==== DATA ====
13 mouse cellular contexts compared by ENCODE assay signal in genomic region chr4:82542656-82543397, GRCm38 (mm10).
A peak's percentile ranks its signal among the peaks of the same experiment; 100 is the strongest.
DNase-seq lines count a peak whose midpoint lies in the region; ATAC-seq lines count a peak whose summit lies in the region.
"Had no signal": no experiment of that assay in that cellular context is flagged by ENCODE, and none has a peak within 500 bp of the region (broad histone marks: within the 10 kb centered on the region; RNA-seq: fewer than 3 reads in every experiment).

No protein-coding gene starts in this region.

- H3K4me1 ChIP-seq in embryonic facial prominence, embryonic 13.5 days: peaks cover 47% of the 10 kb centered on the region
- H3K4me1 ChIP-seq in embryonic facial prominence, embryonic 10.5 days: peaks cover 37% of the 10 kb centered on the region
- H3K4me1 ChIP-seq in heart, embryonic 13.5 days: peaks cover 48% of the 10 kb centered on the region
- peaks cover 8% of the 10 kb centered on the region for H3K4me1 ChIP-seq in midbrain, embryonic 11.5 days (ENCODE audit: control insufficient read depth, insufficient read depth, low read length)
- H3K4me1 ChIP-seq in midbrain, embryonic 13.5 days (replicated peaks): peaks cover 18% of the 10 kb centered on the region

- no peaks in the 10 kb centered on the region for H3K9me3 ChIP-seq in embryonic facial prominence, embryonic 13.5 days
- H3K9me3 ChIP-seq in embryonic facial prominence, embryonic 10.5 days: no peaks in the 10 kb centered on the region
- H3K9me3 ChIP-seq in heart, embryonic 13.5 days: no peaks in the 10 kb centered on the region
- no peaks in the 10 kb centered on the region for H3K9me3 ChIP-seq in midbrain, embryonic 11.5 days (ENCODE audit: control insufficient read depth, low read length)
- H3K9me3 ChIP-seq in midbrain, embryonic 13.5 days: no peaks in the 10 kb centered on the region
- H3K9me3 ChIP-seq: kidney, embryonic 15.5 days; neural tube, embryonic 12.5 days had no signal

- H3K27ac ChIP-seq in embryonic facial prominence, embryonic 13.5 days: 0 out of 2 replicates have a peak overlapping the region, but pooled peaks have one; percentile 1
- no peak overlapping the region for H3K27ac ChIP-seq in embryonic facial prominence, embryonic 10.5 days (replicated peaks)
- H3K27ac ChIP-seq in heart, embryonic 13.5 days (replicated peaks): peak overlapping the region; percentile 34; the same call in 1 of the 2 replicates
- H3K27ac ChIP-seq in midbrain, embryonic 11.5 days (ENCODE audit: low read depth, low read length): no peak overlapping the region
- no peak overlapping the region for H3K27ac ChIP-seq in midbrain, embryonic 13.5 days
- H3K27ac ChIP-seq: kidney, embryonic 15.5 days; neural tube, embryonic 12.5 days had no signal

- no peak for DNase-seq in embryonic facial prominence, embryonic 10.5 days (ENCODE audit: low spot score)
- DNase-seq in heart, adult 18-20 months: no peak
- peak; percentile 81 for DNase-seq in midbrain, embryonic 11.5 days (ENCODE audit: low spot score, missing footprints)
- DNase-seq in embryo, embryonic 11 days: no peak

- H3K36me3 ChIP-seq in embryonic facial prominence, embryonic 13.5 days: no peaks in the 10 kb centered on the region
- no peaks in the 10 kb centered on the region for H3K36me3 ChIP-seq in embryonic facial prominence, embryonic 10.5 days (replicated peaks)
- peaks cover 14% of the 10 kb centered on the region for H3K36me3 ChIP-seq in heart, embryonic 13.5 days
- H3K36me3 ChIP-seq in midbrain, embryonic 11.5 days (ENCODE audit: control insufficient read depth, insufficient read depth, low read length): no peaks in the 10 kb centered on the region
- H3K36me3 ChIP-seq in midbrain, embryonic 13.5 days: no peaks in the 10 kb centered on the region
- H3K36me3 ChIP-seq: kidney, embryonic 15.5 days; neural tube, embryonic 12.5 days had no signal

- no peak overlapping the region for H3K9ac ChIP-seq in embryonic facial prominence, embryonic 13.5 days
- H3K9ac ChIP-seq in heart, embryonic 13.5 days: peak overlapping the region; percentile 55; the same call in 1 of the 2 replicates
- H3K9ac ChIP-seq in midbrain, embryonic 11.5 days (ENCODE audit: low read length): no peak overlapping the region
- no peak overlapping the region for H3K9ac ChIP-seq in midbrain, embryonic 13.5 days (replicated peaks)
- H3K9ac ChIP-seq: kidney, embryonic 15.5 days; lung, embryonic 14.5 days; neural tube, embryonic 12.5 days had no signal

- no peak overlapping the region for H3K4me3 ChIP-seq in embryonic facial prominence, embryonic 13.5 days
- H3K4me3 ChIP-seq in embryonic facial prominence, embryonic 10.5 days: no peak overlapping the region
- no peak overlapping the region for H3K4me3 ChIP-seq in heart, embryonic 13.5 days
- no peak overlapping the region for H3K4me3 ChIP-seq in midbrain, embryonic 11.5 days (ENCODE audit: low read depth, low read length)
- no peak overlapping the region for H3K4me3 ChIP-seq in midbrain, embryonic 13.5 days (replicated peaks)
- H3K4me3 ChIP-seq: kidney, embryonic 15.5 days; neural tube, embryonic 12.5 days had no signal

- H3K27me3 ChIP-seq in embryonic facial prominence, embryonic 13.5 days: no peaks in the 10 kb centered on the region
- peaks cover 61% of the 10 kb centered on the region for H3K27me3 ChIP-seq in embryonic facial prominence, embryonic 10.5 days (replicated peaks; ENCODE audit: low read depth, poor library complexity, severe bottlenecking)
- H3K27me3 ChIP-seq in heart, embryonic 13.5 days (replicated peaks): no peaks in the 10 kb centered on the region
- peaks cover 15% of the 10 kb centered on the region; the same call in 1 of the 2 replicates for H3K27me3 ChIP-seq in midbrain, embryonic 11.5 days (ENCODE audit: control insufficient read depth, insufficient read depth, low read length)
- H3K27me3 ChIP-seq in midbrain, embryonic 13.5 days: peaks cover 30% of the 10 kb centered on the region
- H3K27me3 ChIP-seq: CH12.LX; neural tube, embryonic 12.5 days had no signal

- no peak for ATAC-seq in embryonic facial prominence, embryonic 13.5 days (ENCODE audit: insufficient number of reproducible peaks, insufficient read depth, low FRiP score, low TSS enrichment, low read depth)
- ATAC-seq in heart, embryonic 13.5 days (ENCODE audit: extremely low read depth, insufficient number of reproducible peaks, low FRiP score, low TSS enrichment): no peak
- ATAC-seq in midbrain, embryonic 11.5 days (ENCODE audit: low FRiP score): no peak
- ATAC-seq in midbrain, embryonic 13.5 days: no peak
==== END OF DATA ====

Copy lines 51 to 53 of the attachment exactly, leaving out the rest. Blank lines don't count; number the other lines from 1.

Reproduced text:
- ATAC-seq in heart, embryonic 13.5 days (ENCODE audit: extremely low read depth, insufficient number of reproducible peaks, low FRiP score, low TSS enrichment): no peak
- ATAC-seq in midbrain, embryonic 11.5 days (ENCODE audit: low FRiP score): no peak
- ATAC-seq in midbrain, embryonic 13.5 days: no peak